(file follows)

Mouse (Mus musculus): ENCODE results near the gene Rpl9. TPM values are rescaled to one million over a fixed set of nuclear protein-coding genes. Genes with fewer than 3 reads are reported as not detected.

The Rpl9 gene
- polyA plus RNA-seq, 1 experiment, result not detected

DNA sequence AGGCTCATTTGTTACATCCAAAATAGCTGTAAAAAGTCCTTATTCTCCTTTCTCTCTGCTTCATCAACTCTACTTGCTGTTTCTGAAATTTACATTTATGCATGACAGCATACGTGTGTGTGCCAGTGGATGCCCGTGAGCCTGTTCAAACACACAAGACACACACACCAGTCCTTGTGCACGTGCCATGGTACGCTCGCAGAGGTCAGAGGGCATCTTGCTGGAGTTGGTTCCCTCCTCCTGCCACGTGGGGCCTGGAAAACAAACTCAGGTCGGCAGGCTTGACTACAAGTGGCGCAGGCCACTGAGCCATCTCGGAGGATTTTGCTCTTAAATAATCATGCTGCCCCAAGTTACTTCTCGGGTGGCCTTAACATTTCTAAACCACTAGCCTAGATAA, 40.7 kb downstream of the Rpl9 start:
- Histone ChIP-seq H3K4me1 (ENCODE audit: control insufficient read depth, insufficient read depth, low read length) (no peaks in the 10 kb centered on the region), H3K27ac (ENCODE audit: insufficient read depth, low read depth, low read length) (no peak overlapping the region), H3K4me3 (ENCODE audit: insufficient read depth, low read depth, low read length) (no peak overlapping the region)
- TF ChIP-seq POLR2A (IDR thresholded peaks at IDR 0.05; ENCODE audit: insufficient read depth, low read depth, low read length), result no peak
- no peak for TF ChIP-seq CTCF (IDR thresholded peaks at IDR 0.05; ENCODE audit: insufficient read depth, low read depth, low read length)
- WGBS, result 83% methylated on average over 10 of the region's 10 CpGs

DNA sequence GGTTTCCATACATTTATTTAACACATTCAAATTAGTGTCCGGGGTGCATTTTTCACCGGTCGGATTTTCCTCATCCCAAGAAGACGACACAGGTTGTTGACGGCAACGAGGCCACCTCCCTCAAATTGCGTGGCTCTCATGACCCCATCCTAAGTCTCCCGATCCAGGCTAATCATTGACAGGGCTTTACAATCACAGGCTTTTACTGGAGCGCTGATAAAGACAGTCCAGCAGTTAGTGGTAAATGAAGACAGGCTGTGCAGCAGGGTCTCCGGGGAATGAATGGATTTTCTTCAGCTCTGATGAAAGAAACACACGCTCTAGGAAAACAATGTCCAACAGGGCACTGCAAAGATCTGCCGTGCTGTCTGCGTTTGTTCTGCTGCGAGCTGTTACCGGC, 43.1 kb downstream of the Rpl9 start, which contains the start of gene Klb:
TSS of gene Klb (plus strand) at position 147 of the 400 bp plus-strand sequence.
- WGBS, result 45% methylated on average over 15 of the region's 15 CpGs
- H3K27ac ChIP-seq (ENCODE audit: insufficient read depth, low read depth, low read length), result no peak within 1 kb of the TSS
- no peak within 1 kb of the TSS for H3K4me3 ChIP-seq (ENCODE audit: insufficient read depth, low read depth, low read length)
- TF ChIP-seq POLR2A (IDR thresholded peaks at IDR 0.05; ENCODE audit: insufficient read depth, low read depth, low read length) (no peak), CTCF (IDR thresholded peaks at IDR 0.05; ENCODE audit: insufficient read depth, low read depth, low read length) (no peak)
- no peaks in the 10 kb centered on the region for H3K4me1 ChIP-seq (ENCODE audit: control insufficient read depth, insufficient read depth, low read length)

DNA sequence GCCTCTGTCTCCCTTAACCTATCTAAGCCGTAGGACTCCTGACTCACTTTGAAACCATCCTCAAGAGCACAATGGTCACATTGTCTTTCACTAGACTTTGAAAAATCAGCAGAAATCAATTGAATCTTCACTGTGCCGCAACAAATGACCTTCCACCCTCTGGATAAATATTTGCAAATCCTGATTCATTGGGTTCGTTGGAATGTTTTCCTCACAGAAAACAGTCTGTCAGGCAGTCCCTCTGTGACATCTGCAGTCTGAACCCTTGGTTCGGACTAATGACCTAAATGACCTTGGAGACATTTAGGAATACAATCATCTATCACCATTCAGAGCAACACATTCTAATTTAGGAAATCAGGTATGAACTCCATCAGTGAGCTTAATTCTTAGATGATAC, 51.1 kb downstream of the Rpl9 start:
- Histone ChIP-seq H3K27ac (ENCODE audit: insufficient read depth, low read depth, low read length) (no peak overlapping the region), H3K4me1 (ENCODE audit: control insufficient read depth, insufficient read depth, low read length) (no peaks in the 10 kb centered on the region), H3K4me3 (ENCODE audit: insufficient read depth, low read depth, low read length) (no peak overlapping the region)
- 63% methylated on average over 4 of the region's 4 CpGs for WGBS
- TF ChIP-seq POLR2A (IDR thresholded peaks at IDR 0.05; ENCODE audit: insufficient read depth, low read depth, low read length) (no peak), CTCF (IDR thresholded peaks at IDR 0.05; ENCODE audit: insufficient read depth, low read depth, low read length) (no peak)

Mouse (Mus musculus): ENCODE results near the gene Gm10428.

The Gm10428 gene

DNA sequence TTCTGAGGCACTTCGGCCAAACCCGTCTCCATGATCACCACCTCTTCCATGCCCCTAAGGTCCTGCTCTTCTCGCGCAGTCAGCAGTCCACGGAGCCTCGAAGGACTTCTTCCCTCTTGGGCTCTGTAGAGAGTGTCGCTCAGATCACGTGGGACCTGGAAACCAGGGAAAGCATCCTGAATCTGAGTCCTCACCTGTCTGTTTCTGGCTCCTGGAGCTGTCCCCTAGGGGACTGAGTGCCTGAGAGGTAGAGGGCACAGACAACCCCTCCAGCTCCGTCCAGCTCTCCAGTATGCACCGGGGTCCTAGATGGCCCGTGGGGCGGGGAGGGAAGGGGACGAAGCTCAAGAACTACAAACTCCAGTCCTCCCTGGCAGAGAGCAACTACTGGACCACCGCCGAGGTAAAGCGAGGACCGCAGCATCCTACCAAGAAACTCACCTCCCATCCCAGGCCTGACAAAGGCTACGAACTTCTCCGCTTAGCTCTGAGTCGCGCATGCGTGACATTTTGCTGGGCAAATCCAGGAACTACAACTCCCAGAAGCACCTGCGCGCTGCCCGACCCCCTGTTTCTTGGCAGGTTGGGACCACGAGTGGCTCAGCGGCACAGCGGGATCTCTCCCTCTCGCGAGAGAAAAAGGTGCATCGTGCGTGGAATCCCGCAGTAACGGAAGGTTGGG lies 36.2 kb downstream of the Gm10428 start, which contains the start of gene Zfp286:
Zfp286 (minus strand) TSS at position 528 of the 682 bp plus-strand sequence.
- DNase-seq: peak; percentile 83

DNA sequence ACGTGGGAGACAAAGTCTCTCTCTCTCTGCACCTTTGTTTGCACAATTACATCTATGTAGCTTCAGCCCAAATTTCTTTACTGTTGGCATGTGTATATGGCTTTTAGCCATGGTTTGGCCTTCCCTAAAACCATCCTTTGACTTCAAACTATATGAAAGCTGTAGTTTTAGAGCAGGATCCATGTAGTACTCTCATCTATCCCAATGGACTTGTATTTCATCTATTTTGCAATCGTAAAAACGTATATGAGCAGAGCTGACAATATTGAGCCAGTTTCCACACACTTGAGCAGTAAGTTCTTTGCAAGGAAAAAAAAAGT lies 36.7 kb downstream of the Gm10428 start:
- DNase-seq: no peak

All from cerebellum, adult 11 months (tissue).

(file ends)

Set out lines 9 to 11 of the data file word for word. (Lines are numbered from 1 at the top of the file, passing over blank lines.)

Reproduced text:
DNA sequence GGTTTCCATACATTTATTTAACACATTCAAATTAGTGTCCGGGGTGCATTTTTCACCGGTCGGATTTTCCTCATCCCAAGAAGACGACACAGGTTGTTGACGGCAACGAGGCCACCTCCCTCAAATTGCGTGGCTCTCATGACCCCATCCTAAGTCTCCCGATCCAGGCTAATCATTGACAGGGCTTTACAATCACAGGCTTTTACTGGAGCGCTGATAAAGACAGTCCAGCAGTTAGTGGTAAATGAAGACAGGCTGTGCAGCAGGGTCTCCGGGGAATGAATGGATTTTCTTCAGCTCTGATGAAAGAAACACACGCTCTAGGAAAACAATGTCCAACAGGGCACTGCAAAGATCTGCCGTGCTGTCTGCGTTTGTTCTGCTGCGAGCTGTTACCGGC, 43.1 kb downstream of the Rpl9 start, which contains the start of gene Klb:
TSS of gene Klb (plus strand) at position 147 of the 400 bp plus-strand sequence.
- WGBS, result 45% methylated on average over 15 of the region's 15 CpGs